The key questions are whether they are large enough to matter, and if so, which data should we use? For example, I found two different figures available for 2009 voter registration, but switching numbers only results in a 0.1% change in calculated turnout–not enough to matter. The same is true with vote totals in 2013, but again, too small to matter substantively. Other discrepancies come from my choices about which numbers to use. For example, my Table 1 includes numbers from Blowing Rock since they can early vote in Boone, and the SBoE numbers for Boone voters alone are different–again, the question is whether this matters. The SBoE numbers still show an increase in turnout, so that data supports my conclusion as well.
I do make mistakes and I welcome corrections in a spirit of finding the best way to administer elections in Watauga County. But those corrections need to clearly show two things: a) how they change the substantive conclusions, not just numbers in a table, and b) why the alternative data is superior to the one I used in the original report.”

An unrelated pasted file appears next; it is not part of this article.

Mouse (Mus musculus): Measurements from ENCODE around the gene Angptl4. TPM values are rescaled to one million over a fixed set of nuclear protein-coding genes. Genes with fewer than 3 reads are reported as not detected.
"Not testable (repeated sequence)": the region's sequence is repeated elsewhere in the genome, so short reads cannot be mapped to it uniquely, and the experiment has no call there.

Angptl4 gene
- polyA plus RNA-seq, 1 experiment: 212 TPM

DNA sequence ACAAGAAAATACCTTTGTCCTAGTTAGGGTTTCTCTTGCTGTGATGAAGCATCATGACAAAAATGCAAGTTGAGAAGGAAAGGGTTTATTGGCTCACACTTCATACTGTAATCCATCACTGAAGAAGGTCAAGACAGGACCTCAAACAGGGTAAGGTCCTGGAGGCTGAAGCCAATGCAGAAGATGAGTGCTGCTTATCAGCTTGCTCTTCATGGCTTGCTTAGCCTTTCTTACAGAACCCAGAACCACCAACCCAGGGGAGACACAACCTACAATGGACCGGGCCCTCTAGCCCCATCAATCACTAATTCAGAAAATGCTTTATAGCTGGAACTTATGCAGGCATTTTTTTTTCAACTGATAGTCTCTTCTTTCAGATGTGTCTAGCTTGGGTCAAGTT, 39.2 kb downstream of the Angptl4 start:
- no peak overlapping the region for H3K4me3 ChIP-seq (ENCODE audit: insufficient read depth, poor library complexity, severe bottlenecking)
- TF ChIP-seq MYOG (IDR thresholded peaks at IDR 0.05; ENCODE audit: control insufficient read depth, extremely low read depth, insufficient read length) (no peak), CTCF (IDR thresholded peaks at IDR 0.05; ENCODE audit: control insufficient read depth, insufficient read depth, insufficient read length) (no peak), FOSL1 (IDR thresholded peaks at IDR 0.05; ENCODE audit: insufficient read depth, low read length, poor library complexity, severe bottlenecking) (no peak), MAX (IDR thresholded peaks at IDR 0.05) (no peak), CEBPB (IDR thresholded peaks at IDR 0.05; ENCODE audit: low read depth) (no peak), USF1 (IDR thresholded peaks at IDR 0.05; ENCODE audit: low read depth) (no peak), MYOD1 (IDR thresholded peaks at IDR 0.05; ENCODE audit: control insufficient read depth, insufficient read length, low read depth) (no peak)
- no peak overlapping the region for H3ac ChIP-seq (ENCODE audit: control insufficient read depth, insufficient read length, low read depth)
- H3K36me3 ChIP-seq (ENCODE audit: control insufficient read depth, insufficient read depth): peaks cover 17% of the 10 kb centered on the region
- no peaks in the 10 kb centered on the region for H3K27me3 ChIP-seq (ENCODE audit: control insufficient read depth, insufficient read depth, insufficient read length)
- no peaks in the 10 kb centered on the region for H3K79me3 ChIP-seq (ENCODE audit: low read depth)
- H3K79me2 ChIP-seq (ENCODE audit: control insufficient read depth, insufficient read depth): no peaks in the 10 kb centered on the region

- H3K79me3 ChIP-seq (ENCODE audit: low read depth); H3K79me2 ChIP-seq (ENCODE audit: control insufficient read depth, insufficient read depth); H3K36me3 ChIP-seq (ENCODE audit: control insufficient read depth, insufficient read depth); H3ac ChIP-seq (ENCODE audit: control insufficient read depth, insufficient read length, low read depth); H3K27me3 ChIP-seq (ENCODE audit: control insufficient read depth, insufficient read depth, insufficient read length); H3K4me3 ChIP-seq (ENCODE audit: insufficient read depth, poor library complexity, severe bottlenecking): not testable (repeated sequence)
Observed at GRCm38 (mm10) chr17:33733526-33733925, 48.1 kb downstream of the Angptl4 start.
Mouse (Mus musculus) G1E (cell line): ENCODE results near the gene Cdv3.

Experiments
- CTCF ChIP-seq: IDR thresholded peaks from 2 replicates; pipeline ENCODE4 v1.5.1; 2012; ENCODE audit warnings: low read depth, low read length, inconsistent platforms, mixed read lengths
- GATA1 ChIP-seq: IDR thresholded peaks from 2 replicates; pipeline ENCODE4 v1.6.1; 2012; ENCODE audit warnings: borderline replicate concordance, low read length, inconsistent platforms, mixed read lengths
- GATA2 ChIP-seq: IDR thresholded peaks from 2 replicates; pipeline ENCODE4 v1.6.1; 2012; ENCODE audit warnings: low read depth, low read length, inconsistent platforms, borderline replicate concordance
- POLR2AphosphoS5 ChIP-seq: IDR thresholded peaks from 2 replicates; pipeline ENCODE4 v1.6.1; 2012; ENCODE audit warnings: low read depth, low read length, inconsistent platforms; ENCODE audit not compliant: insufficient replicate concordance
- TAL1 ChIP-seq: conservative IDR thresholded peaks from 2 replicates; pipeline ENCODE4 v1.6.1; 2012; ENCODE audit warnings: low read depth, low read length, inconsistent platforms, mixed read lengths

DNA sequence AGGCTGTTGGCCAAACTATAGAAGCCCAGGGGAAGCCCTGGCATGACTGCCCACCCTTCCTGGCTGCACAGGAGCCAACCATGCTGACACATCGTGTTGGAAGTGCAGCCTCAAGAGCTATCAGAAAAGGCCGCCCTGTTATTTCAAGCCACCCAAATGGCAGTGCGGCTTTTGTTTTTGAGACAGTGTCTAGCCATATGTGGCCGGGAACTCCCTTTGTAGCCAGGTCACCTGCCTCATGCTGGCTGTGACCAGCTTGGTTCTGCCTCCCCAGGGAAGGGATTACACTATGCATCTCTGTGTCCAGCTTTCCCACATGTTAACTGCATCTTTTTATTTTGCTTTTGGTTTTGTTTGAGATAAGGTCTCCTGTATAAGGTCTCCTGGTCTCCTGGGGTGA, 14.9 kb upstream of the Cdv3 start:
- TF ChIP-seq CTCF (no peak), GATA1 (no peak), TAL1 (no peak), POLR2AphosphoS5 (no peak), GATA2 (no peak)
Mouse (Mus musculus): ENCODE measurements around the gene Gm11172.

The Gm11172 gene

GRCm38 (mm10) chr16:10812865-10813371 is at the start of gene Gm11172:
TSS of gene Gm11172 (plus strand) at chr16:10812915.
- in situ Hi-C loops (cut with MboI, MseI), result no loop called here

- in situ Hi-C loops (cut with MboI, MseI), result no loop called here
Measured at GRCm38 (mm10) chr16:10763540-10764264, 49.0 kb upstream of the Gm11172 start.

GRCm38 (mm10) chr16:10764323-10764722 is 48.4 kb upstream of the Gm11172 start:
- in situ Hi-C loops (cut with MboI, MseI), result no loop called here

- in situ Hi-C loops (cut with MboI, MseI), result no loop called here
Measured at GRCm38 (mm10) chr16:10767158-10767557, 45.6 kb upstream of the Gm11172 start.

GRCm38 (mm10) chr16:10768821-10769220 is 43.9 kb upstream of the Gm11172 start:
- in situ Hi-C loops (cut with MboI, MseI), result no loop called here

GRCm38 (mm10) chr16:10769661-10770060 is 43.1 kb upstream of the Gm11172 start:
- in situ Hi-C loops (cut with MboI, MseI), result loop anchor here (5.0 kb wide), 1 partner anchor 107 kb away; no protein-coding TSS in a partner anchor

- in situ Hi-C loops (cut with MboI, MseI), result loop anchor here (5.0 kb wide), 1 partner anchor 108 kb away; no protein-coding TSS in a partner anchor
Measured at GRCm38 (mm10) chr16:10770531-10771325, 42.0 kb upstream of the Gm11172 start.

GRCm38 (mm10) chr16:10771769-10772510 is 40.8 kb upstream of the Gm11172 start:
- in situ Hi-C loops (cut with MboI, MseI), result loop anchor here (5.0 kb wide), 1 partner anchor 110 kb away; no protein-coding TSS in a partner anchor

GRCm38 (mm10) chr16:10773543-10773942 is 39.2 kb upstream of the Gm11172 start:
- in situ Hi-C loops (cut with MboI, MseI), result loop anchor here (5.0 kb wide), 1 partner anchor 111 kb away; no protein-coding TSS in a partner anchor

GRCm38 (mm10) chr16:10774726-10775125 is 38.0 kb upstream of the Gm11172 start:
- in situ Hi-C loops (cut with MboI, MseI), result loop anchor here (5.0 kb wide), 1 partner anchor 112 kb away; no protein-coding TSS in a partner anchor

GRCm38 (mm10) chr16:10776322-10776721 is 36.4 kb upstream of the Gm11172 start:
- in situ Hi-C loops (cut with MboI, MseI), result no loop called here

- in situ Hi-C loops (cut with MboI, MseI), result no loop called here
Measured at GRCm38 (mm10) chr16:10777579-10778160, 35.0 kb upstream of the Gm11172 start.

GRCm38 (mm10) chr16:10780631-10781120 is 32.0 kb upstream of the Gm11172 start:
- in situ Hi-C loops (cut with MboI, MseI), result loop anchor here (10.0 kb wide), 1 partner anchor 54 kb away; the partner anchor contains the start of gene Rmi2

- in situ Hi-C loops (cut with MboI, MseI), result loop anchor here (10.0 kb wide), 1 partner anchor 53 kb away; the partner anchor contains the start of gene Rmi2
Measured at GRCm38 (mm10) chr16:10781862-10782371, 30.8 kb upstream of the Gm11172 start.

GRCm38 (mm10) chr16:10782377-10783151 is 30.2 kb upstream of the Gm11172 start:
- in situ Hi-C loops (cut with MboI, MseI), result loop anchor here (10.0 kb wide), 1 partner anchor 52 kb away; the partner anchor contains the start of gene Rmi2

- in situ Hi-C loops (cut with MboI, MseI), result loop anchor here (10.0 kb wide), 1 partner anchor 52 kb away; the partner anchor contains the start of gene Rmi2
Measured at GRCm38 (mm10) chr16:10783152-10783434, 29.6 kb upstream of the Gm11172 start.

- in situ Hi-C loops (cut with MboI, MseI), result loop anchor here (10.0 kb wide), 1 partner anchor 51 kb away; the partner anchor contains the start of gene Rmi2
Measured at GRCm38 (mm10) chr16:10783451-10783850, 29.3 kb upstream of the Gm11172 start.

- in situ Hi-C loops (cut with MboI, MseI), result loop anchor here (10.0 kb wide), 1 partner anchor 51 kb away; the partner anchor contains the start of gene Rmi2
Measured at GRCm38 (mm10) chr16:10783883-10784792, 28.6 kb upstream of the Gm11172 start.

On a separate issue…
“Mr. Presnell asserted that I misread the literature. I encourage everyone to read the original articles–they’re all good examples of political science research–and decide for themselves. For people without access to ASU databases I put links to all 7 articles on my web page (http://www.appstate.edu/~ehrhardtgc/).”
Update -Thursday afternoon:
Presnell and O’Keefe respond:
Ian O’Keefe, a field director for the Watauga County Democratic Party, and Presnell respond in-depth to the Ehrhardt’s study HERE. In their three-page response, O’Keefe and Presnell say that Ehrhardt’ “grossly misinterpreted data” in his study.
Update – Thursday evening:
On the evening of Thursday, Dec. 12, Ehrhardt responded to Presnell’s and O’Keefe’s “three broad criticisms” and “personal” attacks in a five-page response. Earlier on Thursday, Presnell and O’Keefe drafted a more detailed response that is linked above.
“If the Democratic Party truly wants to make voting in Watuaga County the best, most inclusive that it can be, it needs to replace unsupported assertions and personal insults with thoughtful analyses and dialogue,” Ehrhardt wrote in his conclusion.
Click HERE read Ehrhardt’s response.
WHAT THE BLOGS SAY…